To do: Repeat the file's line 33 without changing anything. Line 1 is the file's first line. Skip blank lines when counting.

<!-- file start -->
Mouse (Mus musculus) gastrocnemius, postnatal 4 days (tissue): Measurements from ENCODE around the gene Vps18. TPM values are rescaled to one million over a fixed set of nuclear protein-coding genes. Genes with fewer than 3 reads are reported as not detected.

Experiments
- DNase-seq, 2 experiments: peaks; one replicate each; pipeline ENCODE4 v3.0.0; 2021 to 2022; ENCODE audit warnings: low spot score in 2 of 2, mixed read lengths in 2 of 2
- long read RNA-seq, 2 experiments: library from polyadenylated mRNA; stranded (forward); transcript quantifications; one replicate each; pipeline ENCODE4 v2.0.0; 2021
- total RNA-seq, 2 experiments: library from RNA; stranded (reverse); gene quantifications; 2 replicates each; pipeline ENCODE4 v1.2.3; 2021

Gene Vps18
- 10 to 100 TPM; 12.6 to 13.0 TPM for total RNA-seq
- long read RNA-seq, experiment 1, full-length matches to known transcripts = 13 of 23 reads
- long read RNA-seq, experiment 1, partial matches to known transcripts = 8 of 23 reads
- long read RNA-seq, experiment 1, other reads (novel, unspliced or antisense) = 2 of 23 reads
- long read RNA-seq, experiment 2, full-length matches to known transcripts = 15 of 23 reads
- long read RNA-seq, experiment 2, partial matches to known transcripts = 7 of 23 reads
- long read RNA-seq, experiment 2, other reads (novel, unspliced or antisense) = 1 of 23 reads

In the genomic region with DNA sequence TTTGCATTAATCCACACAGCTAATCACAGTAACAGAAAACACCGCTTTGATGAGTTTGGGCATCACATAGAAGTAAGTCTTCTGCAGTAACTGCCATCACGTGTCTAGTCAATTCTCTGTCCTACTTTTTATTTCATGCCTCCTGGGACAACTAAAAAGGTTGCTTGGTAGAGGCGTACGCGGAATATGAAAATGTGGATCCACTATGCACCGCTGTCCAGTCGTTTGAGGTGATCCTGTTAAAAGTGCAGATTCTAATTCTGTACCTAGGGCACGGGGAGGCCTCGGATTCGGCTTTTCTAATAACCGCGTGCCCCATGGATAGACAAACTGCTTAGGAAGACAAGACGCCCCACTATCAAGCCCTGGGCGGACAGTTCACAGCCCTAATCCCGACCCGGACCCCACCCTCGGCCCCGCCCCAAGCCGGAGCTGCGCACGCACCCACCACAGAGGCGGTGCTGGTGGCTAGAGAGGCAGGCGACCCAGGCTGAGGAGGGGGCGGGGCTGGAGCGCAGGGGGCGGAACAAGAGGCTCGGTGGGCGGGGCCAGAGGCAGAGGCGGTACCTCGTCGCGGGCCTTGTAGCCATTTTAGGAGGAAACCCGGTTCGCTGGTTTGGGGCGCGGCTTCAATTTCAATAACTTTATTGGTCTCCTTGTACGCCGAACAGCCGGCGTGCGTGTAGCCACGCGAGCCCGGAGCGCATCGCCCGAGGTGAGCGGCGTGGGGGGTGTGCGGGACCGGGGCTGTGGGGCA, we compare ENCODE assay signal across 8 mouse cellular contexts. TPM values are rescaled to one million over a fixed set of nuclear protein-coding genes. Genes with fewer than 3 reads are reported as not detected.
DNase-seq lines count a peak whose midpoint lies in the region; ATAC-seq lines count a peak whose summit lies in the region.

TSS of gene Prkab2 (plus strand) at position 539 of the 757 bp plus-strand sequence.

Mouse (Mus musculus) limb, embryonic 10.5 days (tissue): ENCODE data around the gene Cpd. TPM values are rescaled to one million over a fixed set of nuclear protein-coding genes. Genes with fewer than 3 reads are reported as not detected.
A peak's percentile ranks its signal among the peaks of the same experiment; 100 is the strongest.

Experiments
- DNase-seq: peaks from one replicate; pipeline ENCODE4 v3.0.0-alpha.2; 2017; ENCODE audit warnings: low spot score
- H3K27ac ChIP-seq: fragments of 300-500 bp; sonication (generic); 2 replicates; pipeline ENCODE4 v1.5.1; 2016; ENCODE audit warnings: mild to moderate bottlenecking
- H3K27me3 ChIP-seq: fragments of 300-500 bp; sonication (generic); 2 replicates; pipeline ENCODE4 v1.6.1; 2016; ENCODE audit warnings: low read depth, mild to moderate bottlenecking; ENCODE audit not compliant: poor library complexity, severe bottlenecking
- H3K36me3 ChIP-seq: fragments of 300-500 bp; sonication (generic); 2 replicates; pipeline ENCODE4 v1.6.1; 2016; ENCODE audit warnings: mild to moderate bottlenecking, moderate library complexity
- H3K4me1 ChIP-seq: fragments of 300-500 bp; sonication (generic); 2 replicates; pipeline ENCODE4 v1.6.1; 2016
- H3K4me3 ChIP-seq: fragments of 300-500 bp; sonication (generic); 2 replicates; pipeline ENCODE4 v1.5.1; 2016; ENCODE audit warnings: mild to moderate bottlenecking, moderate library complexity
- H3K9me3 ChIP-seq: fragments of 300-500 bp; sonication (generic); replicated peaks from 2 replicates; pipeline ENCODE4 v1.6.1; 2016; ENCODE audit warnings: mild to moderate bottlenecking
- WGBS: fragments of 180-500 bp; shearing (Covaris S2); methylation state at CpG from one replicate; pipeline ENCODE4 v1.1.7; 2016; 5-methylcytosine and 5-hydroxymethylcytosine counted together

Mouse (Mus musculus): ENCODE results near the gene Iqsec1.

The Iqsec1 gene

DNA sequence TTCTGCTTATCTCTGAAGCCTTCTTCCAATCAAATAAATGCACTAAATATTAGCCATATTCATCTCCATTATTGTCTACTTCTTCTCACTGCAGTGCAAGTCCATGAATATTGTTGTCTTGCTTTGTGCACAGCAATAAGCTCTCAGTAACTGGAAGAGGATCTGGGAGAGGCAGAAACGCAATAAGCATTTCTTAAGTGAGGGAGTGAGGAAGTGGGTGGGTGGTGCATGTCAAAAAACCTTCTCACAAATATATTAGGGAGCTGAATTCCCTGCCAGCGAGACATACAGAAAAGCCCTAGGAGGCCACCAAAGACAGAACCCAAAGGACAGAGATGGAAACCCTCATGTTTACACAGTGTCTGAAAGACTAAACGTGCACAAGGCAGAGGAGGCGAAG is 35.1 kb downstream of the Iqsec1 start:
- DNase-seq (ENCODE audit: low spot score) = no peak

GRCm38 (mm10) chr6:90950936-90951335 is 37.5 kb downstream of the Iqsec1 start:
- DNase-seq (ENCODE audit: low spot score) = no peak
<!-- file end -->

- DNase-seq (ENCODE audit: low spot score) = no peak